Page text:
Contribution: The methods described below were developed within IEA EBC Annex 69 through several discussion rounds between an international and interdisciplinary group of researchers from the field of thermal comfort – the initial core group. Runa T. Hellwig (R.T.H.) is part of the initial group and contributed to 7 datasets DEHSA, was involved in preparing the English version, translating and piloting the German version and development of methods. Data were collected during my previous work at Augsburg University of Applied Sciences, Germany My work at Aalborg University was supported by the Obelske Familiefond, Denmark. Abstract Thermal discomfort is one of the main triggers for occupants’ interactions with components of the built environment such as adjustments of thermostats and/or opening windows and strongly related to the energy use in buildings. Understanding causes for thermal (dis-)comfort is crucial for design and operation of any type of building. The assessment of human thermal perception through rating scales, for example in post-occupancy studies, has been applied for several decades; however, long-existing assumptions related to these rating scales had been questioned by several researchers. The aim of this study was to gain deeper knowledge on contextual influences on the interpretation of thermal perception scales and their verbal anchors by survey participants. A questionnaire was designed and consequently applied in 21 language versions. These surveys were conducted in 57 cities in 30 countries resulting in a dataset containing responses from 8225 participants. The database offers potential for further analysis in the areas of building design and operation, psycho-physical relationships between human perception and the built environment, and linguistic analyses.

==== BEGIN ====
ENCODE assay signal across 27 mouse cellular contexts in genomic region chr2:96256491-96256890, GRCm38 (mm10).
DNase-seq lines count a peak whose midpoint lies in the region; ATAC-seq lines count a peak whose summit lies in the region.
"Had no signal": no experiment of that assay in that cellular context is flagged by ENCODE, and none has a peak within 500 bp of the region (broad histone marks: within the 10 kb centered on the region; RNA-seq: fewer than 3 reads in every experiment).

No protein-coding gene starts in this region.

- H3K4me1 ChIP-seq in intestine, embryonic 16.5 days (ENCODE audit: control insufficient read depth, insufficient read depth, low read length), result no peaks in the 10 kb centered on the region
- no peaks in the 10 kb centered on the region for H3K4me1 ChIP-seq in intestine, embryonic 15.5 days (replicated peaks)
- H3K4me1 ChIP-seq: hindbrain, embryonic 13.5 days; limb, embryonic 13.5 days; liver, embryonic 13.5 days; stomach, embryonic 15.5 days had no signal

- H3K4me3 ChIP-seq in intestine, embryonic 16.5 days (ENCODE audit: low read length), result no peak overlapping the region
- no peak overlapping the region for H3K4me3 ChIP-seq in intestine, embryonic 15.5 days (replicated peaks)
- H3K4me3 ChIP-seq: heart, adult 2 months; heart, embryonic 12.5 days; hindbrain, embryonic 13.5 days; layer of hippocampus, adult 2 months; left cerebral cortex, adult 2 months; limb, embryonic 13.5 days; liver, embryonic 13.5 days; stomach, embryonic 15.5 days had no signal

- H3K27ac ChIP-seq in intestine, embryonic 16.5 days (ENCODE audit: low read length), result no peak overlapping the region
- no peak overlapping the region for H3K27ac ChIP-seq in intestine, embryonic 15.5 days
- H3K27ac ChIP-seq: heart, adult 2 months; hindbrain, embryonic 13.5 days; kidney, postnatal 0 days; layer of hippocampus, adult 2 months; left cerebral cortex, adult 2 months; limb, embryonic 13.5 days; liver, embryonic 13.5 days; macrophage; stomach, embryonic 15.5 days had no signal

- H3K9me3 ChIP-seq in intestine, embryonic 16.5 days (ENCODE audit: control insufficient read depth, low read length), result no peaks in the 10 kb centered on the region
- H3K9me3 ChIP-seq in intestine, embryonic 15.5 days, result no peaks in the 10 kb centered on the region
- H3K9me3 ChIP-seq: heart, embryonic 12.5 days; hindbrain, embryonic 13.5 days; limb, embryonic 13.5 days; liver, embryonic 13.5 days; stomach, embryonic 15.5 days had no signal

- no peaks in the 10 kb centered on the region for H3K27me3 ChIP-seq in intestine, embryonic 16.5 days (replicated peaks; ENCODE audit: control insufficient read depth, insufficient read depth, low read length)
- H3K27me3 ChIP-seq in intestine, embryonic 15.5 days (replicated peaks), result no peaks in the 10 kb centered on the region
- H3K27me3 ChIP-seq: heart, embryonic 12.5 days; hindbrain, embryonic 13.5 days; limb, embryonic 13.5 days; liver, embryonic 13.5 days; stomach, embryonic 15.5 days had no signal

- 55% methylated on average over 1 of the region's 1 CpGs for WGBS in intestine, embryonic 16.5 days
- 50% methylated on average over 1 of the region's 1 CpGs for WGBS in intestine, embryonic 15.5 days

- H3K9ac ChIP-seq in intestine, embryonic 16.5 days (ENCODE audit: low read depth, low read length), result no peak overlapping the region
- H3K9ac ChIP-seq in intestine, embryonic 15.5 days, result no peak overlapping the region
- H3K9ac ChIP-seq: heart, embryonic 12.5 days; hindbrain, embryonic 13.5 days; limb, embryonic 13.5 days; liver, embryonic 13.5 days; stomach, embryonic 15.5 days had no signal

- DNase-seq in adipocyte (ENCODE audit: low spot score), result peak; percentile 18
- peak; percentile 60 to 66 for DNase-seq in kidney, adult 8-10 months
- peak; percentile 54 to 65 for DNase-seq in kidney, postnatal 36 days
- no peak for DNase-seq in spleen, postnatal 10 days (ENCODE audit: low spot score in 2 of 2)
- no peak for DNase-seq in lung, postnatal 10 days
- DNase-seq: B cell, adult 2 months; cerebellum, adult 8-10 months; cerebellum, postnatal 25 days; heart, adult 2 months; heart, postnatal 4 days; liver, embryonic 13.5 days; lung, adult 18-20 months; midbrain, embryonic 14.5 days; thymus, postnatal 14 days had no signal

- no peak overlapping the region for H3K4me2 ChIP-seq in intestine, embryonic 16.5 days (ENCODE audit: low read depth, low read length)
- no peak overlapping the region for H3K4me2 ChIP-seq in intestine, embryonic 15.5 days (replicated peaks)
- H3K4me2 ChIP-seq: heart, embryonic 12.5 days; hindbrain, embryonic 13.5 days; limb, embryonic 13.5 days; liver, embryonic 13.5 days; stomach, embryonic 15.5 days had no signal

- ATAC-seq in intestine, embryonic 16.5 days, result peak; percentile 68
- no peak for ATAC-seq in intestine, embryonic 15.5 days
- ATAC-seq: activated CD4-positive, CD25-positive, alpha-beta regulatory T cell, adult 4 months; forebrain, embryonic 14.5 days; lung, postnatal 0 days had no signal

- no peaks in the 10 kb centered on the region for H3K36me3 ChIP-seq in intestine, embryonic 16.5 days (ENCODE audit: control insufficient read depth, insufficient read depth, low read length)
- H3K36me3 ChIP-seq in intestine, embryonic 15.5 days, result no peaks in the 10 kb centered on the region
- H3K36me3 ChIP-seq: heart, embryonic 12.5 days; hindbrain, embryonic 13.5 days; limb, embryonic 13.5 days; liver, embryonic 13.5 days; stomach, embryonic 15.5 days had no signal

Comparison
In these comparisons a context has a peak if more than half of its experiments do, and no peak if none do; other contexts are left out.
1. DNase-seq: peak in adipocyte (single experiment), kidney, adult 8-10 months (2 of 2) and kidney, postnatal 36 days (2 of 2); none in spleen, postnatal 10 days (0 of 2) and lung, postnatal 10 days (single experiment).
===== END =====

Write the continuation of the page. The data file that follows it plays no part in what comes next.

Please note publisher correction: https://www.nature.com/articles/s41597-019-0348-3